SOTU #8: President Obama’s Last Stand

It’s time to Break It Down!

Last year, the day after the State of the Union, I posted a blog entitled State of the Union: Designated Survivor – ( The story highlighted a practice that grew out of the Cold War, in which the Administration leaves one official back at the White House, in the event that some catastrophe takes out the President, his Administration, much of Congress, and several members of the Supreme Court. Just for the record, this year’s Designated Survivor is Jeh Johnson, Department of Homeland Security Secretary. For more specifics on the practice, click the link above to review the post.

Now, moving to SOTU 2016, at 9:05 p.m. last night, Paul D. Irving, Sergeant at Arms of the United States House of Representatives, announced President Obama’s arrival to those assembled in the House Chamber for the President’s 8th and final State of the Union (SOTU) Address. House Speaker Paul Ryan then formally introduced him to those in the Chamber. Against that backdrop, replete with pomp, circumstance, and a packed Chamber, the 44th President of the United States went to work. For the next 60 minutes or so, as much as any President in these hyper-partisan times could, the President owned the room.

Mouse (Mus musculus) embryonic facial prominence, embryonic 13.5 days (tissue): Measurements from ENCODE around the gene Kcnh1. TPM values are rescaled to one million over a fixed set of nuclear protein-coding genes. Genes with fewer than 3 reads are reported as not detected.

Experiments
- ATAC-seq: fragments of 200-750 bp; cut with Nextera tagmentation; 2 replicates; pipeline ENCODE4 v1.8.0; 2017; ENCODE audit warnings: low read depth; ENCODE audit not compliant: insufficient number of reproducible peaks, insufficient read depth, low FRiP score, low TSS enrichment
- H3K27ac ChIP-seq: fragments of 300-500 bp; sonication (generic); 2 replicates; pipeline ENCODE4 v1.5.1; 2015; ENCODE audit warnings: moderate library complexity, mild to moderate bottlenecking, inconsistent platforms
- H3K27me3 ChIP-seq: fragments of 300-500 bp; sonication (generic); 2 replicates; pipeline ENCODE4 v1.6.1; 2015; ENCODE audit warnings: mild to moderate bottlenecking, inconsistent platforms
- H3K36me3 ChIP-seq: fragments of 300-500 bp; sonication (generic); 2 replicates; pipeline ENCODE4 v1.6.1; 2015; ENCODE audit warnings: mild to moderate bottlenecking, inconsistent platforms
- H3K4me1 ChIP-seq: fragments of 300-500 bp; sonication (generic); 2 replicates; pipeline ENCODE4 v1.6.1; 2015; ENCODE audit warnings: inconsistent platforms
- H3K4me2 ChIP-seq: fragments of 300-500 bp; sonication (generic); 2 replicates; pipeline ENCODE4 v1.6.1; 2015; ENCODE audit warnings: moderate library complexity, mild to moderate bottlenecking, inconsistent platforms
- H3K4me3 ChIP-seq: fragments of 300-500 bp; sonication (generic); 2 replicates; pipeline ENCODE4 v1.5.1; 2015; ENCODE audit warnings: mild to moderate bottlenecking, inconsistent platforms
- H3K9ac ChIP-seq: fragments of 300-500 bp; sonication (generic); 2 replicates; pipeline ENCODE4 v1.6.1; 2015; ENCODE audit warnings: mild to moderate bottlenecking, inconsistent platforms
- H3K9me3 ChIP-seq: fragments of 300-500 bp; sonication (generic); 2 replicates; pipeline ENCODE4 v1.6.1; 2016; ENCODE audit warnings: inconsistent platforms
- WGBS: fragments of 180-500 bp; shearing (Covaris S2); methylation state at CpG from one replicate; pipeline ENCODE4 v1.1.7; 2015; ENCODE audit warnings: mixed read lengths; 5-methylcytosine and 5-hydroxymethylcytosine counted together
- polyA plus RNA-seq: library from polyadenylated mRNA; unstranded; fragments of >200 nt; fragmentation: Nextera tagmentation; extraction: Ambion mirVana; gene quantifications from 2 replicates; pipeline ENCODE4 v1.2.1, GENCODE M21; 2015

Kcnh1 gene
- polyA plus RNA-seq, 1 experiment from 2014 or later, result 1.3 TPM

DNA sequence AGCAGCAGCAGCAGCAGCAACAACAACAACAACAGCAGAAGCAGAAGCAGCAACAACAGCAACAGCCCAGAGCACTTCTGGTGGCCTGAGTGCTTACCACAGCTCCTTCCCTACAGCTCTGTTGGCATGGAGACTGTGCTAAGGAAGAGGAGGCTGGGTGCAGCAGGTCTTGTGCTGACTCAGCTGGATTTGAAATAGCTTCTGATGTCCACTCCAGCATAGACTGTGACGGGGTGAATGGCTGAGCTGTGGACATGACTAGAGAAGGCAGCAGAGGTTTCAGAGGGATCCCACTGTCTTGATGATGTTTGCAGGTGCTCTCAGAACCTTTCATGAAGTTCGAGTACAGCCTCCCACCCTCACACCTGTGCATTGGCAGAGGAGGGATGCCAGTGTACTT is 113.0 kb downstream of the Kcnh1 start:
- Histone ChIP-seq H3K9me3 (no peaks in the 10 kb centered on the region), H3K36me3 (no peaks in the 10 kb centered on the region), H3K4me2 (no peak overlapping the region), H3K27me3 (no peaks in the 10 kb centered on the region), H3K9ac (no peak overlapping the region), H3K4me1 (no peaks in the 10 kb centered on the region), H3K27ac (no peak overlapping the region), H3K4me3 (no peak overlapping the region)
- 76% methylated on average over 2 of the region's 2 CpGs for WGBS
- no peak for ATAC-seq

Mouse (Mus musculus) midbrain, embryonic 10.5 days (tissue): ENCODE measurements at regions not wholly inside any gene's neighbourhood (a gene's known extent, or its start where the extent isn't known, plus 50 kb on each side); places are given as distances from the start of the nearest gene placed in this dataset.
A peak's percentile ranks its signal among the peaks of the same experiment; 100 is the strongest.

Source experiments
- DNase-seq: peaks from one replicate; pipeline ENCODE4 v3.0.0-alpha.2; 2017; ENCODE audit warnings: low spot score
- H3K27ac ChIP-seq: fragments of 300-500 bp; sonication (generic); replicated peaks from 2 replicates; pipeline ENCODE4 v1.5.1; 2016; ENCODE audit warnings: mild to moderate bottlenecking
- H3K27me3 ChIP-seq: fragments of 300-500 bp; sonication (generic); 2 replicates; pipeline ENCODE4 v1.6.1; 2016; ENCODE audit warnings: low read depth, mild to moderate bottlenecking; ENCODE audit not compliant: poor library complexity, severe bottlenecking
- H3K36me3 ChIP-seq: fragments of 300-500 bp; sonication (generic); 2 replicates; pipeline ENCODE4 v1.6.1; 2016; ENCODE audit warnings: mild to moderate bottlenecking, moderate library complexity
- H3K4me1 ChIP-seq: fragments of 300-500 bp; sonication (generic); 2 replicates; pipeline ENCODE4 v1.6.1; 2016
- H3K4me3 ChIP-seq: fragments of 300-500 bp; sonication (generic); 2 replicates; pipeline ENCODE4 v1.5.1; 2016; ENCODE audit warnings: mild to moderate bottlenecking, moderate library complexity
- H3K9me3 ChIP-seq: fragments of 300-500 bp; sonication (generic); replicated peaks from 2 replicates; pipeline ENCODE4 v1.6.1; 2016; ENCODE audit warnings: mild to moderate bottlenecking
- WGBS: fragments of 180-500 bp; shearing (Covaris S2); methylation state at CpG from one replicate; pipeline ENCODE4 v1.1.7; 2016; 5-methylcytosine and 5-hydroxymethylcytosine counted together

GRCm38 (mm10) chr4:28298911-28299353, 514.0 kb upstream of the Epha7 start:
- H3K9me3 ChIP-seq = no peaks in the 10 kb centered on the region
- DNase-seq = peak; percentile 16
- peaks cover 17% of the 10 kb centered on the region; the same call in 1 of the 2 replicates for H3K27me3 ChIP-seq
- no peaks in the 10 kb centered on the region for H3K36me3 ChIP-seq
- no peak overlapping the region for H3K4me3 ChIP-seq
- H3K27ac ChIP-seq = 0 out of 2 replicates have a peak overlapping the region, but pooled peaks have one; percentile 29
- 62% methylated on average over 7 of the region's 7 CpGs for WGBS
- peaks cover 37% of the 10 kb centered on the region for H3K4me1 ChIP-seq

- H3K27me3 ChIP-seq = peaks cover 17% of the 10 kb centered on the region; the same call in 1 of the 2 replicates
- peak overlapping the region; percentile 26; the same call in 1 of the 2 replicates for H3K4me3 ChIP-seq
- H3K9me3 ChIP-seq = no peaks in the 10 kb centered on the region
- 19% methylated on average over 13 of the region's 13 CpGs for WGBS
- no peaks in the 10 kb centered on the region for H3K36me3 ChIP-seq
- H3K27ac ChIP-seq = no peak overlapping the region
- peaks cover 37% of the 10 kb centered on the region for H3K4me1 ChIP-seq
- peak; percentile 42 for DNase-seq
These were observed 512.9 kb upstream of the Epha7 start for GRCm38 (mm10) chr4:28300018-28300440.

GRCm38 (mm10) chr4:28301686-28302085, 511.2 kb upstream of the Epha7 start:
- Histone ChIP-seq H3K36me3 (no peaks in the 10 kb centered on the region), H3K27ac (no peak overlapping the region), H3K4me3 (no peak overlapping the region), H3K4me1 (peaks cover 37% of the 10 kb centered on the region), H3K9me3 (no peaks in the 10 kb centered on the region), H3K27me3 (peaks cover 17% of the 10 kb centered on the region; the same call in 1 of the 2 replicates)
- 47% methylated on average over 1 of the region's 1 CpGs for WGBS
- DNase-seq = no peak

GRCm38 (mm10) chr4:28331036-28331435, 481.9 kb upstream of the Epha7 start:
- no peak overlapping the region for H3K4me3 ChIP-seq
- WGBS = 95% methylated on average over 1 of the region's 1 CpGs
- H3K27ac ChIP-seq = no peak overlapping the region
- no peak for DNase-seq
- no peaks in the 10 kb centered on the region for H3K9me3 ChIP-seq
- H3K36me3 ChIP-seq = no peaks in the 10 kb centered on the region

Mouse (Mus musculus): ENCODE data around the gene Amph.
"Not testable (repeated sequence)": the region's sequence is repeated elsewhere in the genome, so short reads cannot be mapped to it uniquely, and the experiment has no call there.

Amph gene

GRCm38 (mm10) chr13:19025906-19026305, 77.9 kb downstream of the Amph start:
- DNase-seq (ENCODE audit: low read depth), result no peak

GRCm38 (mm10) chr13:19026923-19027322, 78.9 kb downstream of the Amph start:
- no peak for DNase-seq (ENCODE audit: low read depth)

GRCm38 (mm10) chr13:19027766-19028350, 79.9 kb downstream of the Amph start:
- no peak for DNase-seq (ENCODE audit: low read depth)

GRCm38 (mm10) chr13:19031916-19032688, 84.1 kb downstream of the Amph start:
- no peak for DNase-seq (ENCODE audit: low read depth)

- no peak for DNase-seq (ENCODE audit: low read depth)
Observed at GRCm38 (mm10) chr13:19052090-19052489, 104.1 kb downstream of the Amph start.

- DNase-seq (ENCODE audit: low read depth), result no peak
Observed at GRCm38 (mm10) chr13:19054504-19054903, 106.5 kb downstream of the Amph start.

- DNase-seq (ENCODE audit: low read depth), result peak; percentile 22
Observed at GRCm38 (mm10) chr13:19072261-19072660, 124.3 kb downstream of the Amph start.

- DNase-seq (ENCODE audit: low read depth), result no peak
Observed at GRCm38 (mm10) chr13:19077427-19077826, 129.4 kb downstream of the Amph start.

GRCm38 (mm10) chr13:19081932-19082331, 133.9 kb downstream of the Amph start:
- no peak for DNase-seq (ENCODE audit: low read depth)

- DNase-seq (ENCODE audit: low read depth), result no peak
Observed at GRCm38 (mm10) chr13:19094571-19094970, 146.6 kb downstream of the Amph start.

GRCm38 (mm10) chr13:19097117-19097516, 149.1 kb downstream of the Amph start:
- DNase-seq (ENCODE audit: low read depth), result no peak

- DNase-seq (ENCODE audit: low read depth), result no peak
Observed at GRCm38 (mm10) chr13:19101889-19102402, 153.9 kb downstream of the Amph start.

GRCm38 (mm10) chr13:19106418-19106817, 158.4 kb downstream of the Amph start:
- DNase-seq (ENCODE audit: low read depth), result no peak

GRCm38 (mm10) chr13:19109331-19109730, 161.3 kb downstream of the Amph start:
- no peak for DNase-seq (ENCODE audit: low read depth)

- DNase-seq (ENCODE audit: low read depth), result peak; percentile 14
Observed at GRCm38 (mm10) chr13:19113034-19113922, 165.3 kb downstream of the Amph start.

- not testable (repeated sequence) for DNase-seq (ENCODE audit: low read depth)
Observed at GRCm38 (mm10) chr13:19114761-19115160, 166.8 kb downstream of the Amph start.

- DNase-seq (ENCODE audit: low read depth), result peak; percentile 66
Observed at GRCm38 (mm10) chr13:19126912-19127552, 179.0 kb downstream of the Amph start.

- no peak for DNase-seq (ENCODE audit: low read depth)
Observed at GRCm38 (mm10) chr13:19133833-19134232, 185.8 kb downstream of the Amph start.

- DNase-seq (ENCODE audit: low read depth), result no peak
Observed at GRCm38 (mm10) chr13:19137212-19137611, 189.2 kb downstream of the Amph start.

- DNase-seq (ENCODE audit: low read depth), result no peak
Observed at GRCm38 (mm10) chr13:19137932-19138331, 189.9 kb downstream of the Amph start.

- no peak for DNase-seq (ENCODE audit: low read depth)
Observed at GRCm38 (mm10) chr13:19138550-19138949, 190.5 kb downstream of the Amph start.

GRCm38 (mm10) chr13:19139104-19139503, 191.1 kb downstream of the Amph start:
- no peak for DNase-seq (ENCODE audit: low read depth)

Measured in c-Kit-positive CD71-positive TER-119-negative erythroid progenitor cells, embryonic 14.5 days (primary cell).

By the accounts of even a number of Republicans, he gave a great speech. Most Democrats on record appeared to characterize it as his best. I’ve seen all eight, and while I am loathe to attempt to cite chapter and verse from past addresses, I agree, he rose to the occasion in an outstanding, if cerebral, and occasionally spirited way.

Mr. Obama framed his focus not on just next year, but on the next five years, or 10 years. As he ultimately put, his remarks focused on our future. In that regard, he promised not to immerse himself in traditional listing of proposals, but on thematic directions to achieve the very best outcomes for Americans.

In talking about our collective future, the President posed four overarching questions. They were:

First, how do we give everyone a fair shot at opportunity and security in  this new economy?

Second, how do we make technology work for us, and not against us – especially when it comes to solving urgent challenges like climate change?

Third, how do we keep America safe and lead the world without becoming its policeman?

Finally, how can we make our politics reflect what’s best in us, and not what’s worst?